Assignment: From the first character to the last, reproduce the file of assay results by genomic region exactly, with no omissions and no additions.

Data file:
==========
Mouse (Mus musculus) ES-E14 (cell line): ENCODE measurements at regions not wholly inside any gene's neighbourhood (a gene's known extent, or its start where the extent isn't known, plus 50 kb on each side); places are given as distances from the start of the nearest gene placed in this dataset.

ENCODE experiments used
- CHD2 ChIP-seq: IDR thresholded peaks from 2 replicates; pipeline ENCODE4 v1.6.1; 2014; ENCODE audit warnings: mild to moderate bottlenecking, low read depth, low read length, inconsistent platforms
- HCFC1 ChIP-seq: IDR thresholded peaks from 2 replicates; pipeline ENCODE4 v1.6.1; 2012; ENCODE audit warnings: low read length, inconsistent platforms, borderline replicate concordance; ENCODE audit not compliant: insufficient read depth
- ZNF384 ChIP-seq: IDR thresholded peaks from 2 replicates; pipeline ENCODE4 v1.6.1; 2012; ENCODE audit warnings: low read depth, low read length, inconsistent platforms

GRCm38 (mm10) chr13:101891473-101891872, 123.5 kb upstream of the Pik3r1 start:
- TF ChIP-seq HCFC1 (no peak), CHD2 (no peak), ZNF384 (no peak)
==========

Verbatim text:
Mouse (Mus musculus) ES-E14 (cell line): ENCODE measurements at regions not wholly inside any gene's neighbourhood (a gene's known extent, or its start where the extent isn't known, plus 50 kb on each side); places are given as distances from the start of the nearest gene placed in this dataset.

ENCODE experiments used
- CHD2 ChIP-seq: IDR thresholded peaks from 2 replicates; pipeline ENCODE4 v1.6.1; 2014; ENCODE audit warnings: mild to moderate bottlenecking, low read depth, low read length, inconsistent platforms
- HCFC1 ChIP-seq: IDR thresholded peaks from 2 replicates; pipeline ENCODE4 v1.6.1; 2012; ENCODE audit warnings: low read length, inconsistent platforms, borderline replicate concordance; ENCODE audit not compliant: insufficient read depth
- ZNF384 ChIP-seq: IDR thresholded peaks from 2 replicates; pipeline ENCODE4 v1.6.1; 2012; ENCODE audit warnings: low read depth, low read length, inconsistent platforms

GRCm38 (mm10) chr13:101891473-101891872, 123.5 kb upstream of the Pik3r1 start:
- TF ChIP-seq HCFC1 (no peak), CHD2 (no peak), ZNF384 (no peak)